Starting Thursday, the USC School of Dramatic Arts will be presenting its rendition of the acclaimed West Side Story, a famed musical uncovering some of the most poignant themes of youth, such as lust, change, vengeance, sacrifice and, most importantly, love. Composed by the legendary Leonard Bernstein and written by Arthur Laurents, the musical originally debuted in 1957, and has been one of the most widely celebrated musicals ever since. Thursday marks the beginning of a series of 10 performances at the Bing Theatre, which will culminate in a final performance on April 8.
This production is rather significant, as it represents a collaboration between the several art departments here at USC, including the Thornton School of Music, the School of Dramatic Arts and the Glorya Kaufman School of Dance. The scale of the production represents a rather notable alliance not only on campus, but also for those in the arts community looking to expand their network.
“It’s been great to get to know different people within the arts here at USC that I wouldn’t have been able to communicate prior to working on this production,” said Lenai Wilkerson, a junior majoring in dance. Wilkerson plays Fransisca in West Side Story. “Now I have more people that I can collaborate with here at USC and in the professional world after I graduate, which is amazing.”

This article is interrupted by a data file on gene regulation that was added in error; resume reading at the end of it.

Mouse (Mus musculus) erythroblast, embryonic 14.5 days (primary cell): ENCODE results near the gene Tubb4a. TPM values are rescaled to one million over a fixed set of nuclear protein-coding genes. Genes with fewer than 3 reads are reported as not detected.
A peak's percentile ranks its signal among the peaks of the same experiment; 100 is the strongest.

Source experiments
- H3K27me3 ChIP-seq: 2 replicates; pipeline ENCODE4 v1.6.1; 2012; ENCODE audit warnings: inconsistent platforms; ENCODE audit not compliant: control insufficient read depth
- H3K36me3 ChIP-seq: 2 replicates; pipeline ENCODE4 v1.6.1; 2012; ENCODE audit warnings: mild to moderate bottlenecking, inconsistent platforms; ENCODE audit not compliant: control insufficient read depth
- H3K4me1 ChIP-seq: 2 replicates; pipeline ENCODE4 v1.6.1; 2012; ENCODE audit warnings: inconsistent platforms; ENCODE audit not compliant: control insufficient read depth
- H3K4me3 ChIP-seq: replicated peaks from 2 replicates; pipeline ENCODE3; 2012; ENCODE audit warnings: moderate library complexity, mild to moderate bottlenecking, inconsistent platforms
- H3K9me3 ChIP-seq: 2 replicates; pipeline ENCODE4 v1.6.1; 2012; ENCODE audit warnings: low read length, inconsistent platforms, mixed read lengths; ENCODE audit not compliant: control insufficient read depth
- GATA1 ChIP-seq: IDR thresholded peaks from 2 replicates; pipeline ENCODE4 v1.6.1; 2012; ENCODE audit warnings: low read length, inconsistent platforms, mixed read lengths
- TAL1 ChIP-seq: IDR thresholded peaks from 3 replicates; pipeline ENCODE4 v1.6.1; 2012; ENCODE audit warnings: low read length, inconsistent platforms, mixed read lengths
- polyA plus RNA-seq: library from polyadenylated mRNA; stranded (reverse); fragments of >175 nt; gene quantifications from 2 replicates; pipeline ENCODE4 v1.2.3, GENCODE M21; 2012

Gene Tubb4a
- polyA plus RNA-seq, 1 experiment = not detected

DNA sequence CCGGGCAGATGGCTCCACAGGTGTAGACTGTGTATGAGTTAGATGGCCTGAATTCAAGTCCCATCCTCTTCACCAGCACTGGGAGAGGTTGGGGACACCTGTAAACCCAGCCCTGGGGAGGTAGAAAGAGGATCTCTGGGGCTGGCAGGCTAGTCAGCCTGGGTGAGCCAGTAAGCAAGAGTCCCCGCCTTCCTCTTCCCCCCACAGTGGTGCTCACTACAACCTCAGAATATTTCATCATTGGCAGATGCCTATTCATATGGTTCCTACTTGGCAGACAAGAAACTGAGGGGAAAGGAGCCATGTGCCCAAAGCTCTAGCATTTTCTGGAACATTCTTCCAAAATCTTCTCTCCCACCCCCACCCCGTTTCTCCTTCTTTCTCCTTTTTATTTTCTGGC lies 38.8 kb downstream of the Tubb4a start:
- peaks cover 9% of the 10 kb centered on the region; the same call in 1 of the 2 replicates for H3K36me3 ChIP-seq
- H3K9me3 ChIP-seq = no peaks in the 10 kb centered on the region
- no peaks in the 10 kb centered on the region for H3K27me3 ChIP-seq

The show is directed by Ken Cazan, an associate professor of vocal arts & opera in Thornton. Cazan brings strong experience to West Side Story, having directed more than 160 shows throughout his career, including Thomas Morse’s Frau Schindler, Britten’s Gloriana and Handel’s Agrippina, to name a few.
The show stars Theodosia Roussos as Maria, Tim Frangos as Tony, Juan Miguel Posada Penagos as Bernardo and Natalia Leyva as Anita, as well as many other students at USC.
“Everyone has been so professional,” Wilkerson said. “We all became friends throughout the process, which is I think can be rare in all of the highly rigorous and competitive art forms that we all have chosen.”
The production is also fortunate to have the musical direction of Parmer Fuller, an adjunct assistant professor in Thornton with noted expertise in musical theatre. Fuller has spent her career conducting a variety of orchestras, one of which includes the Young Musicians Foundation Orchestra at an event honoring Leonard Bernstein, who fittingly happens to be the composer of West Side Story.
The show was staged and choreographed by Danny Pelzig, an award-winning director and choreographer who has worked on countless productions, some of which include Moisès Kaufman’s 33 Variations and the Tony Award- winning A Year With Frog and Toad, both of which appeared on Broadway.
“We have some top people in the game working with us,” Wilkerson said. “We have been aided greatly by some talented professionals among the faculty at USC.”
The production will be performed at the Bing Theatre, running from Thursday to April 8. Tickets are $10 for faculty and staff, $12 for seniors and $20 for the general public; they can be purchased at the USC Ticket Office or on the School of Dramatic Arts’ website.